A motorist holds a fuel pump at a Gulf petrol station in London in this April 18, 2006 file photo. Oil dropped nearly 2 percent on March 20, 2012 as Saudi Arabia sought to knock back crude's price rise that has threatened the global economy, with the oil minister offering the most detailed argument to date that the OPEC nation was prepared to meet any supply shortfall. REUTERS/Luke MacGregor/Files (BRITAIN - Tags: BUSINESS ENERGY COMMODITIES)

Pretoria - Key municipal services came to a standstill on Monday after the City of Tshwane ran out of fuel at its depots because of an apparent “glitch” with a change in suppliers.

The municipal bus service could not function as normal because there was no diesel, leaving thousands of commuters stranded.

Metro police were also affected as officers had to drive for longer distances to depots to fill up, while a contingency plan was made for emergency services.

Many bus routes had no service after the diesel shortage, believed to have started a few days ago, worsened, with pumps at the depots eventually drying up.

City spokesman Selby Bokaba said the problem was caused by a transitional glitch between the previous service provider, whose contract had expired last Thursday, and the successor which Tshwane had just appointed.

“With effect from today, there will be a regular supply of fuel at all depots and bus operations are expected to return to normal,” Bokaba said.

Metro police spokesman Senior Superintendent Isaac Mahamba said their Centurion operation was badly hit as officers had to drive to the depot in the city centre to refuel.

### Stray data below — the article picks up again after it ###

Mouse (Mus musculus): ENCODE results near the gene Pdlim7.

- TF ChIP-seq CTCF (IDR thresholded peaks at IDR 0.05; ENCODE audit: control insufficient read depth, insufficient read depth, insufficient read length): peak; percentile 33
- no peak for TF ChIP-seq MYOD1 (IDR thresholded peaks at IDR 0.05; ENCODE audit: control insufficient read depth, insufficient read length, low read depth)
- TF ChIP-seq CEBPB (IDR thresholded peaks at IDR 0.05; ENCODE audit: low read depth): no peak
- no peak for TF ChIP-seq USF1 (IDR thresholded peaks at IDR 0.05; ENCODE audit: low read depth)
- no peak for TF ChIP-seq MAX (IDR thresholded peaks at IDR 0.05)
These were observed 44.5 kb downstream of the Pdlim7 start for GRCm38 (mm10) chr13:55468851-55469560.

Mahamba said in other areas where pumps at depot A, for instance, ran dry, their officers were able to get fuel from depot B.

Johan Pieterse, of Tshwane Emergency Services, said the city made a special arrangement for the department, and the impact of the fuel shortage was thus not felt.

Francois Bekker, DA spokesman for transport, said the crisis was evidence that Tshwane was unable to get its house in order.

This unacceptable state of affairs needed immediate political leadership to rectify, he said.

He said it was time for the political leadership, including the “invisible man of council”, the member of the mayoral committee for transport, George Matjila, to step out of the shadows and ensure frustrated commuters no longer arrived late for work or did not get to work at all.

“This situation is beyond the ridiculous. The ANC must stop its public relations exercises telling everyone how wonderfully the city is managed and rather focus on the real issues affecting residents directly,” Bekker added.

Bokaba said the City of Tshwane would like to apologise to bus commuters left stranded owing to the problem experienced with fuel at the city’s depots.

“The city’s corporate and fleet management has made a temporary arrangement for the refuelling of the municipal fleet at a specific fuel station,” he added.

“Small quantities of fuel have been sent to various depots to alleviate the problem.”

Bokaba said the new supplier would use an advanced, automated system to track where and how much fuel vehicles in the council’s fleet used.

“This will help eliminate the theft and irregular use of fuel.”

In recent months, the council has arrested several employees for the theft of fuel.

Matjila said the DA was barking up the wrong tree as the fuel contract did not fall within his transport portfolio.

[email protected]

Pretoria News